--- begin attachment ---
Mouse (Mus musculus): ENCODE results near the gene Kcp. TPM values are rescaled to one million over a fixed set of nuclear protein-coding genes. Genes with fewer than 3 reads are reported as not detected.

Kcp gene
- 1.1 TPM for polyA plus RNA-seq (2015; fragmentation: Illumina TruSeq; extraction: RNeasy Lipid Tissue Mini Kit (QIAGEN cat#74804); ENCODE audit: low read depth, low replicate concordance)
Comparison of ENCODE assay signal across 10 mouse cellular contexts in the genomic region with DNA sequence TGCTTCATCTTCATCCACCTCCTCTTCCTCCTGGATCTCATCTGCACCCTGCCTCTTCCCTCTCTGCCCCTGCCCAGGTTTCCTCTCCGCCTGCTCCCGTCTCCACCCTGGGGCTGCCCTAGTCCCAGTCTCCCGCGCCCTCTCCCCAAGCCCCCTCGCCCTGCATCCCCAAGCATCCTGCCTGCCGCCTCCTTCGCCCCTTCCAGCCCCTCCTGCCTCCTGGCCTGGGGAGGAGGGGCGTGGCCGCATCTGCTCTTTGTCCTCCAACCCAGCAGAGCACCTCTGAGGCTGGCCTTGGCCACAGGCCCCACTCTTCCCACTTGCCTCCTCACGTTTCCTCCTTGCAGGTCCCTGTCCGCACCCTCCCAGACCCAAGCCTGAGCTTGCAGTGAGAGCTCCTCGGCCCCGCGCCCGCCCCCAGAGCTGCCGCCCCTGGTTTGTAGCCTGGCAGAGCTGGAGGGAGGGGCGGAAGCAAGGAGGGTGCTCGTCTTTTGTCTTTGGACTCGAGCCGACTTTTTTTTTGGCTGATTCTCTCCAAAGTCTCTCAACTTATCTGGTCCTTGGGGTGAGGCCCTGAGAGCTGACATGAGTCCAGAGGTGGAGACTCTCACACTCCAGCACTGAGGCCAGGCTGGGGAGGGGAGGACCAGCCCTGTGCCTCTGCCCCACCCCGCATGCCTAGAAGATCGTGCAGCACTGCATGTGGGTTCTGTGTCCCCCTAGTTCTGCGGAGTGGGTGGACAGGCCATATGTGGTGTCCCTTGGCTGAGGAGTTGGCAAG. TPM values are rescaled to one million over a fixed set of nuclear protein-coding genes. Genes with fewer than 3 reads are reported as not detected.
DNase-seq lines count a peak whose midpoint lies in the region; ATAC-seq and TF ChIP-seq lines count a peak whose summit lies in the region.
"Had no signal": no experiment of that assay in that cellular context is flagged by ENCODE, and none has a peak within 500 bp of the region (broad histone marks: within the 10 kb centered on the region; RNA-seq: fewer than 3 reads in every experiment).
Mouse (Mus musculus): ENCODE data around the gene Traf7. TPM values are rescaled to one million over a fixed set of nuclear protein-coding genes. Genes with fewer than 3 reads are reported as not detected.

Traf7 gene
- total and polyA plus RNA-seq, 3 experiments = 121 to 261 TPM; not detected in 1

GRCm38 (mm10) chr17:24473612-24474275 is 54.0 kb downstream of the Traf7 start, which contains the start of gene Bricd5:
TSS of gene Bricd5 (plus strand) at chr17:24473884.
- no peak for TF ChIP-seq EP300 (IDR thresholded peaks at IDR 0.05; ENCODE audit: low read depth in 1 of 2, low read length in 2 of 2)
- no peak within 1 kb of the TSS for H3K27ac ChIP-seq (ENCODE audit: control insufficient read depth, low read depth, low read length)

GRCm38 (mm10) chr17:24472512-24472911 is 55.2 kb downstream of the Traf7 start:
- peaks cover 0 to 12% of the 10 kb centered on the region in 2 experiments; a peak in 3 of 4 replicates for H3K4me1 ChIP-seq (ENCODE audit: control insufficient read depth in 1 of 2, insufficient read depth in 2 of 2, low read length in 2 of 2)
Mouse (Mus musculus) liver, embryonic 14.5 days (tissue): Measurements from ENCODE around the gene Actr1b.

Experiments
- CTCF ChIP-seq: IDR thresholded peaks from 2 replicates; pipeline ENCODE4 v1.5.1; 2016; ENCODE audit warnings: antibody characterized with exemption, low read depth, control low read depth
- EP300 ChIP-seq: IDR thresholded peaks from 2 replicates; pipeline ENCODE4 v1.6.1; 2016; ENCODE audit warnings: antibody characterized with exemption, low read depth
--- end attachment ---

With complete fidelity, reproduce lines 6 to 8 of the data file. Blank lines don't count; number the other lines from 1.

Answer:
"Had no signal": no experiment of that assay in that cellular context is flagged by ENCODE, and none has a peak within 500 bp of the region (broad histone marks: within the 10 kb centered on the region; RNA-seq: fewer than 3 reads in every experiment).
Mouse (Mus musculus): ENCODE data around the gene Traf7. TPM values are rescaled to one million over a fixed set of nuclear protein-coding genes. Genes with fewer than 3 reads are reported as not detected.

Traf7 gene